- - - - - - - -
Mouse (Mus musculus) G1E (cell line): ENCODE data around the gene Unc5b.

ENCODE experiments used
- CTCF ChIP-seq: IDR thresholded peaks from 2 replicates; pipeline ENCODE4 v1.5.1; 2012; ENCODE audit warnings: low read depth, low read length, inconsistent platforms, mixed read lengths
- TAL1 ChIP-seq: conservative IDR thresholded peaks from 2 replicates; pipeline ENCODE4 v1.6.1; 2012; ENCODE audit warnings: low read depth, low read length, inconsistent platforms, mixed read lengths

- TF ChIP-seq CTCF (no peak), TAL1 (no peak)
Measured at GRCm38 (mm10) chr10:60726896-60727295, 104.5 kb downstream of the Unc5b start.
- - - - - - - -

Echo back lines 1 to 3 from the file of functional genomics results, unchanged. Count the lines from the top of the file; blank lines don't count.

Mouse (Mus musculus) G1E (cell line): ENCODE data around the gene Unc5b.

ENCODE experiments used
- CTCF ChIP-seq: IDR thresholded peaks from 2 replicates; pipeline ENCODE4 v1.5.1; 2012; ENCODE audit warnings: low read depth, low read length, inconsistent platforms, mixed read lengths